In George Orwell’s novel “1984,” the central governmental agency in his fictitious country of Oceania is the antonymic Ministry of Truth, a body charged with the duty of erasing actual history and then rewriting it to meet what was considered to be more acceptable ideological concepts. In America today, the same type of inane metaphorical thinking is also taking place, with the various departments in Orwell’s Ministry of Truth being replaced by groups such as the New York Time’s “1619 Project,” Black Lives Matter and the Southern Poverty Law Center, as well as by most of the county’s institutions of higher learning and much of the media. Such entities as these are, and have been for several decades, corroding the foundation of true American history and attempting to erase or alter what actually took place and replace it with what better suits their own phantasmagoric vision of what should have been and now must be. The same holds true with the material representations of historical figures and events.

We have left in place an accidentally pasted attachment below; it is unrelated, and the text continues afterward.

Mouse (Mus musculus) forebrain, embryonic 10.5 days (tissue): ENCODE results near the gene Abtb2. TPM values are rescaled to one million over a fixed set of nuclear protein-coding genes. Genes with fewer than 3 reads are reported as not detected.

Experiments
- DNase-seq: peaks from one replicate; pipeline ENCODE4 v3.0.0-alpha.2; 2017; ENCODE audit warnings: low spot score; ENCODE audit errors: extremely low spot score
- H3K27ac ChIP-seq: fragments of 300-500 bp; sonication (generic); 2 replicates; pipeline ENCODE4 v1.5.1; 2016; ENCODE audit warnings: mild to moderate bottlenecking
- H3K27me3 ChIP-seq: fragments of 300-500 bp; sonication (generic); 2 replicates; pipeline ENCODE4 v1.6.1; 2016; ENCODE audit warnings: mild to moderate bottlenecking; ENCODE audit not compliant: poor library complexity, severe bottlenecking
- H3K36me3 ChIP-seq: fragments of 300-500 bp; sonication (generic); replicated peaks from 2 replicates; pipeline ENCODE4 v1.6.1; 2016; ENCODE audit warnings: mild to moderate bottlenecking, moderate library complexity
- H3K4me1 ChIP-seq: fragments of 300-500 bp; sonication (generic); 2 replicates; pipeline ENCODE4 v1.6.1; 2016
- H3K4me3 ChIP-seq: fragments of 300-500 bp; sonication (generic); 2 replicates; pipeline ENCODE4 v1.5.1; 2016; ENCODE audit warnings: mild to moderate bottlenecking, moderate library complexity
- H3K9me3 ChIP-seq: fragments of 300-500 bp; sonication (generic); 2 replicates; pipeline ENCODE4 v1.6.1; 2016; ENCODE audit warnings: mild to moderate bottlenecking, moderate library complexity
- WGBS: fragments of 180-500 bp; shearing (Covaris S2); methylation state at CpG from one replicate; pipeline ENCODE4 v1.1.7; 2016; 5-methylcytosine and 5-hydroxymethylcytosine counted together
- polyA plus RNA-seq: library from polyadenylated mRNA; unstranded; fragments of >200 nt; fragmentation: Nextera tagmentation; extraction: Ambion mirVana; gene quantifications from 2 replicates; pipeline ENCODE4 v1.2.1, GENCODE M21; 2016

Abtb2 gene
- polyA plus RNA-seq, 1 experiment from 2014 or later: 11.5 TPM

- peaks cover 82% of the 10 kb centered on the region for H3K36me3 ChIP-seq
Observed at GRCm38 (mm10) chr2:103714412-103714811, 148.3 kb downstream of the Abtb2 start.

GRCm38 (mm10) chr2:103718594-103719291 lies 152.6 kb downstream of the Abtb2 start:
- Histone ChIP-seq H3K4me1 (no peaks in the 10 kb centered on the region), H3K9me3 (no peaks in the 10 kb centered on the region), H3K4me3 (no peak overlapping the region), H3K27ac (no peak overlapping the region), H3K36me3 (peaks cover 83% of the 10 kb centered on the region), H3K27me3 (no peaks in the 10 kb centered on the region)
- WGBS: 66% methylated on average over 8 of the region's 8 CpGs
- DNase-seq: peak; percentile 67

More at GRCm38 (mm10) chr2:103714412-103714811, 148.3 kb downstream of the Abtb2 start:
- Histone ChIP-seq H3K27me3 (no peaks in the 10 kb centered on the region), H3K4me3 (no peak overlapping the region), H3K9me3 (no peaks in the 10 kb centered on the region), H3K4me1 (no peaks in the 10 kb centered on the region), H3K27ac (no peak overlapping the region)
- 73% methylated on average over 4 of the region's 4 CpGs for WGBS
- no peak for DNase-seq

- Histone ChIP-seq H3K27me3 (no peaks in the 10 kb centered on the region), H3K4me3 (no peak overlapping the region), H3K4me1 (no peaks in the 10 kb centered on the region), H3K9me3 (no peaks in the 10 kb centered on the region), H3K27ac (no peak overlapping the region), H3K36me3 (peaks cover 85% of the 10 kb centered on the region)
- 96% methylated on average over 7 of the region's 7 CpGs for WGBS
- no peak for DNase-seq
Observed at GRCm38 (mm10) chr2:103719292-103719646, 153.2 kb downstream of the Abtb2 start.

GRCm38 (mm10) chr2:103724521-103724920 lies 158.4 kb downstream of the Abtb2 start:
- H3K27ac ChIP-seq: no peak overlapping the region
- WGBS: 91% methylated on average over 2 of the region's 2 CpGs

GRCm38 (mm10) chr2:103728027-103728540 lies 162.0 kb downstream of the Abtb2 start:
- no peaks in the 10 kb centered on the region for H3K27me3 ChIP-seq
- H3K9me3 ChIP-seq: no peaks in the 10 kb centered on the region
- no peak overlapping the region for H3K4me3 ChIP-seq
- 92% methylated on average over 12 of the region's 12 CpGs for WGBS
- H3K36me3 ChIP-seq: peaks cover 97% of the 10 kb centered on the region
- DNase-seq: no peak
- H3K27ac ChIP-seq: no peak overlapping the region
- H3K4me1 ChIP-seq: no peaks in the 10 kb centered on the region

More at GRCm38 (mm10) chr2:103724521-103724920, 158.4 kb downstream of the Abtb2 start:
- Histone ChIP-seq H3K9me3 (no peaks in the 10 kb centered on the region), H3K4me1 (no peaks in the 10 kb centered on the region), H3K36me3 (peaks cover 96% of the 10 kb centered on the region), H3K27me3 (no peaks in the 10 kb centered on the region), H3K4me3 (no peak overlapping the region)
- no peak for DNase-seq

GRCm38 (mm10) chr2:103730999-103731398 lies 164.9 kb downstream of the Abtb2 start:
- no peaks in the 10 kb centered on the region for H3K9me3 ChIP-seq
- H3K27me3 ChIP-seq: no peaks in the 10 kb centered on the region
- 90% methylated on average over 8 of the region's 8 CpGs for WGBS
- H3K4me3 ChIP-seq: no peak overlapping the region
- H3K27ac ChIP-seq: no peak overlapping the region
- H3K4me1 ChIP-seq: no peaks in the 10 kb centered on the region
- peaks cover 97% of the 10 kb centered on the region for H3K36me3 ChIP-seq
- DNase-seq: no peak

The latter type of action began several years ago with the effort to banish the Confederate Battle Flag from public view and then advanced to the removal of Confederate monuments and statues throughout the nation. As President Trump recently intimated, however, this madness might not stop with the statues of Confederates, but could soon involve any figure that might be considered objectionable by the current “inclusive” standards of political correctness. While the press scoffed at such a thought, Washington’s Mayor Muriel Bowser’s District of Columbia Facilities and Commemorative Expressions (DCFACES) group actually came up with a formal recommendation this year for the removal of a number of such monuments and statues in the nation’s capital, as well as the renaming of many streets, parks and public buildings in the city. 1984 (Signet Classics) Best Price: $1.49 Buy New $3.58 (as of 10:53 EST - Details)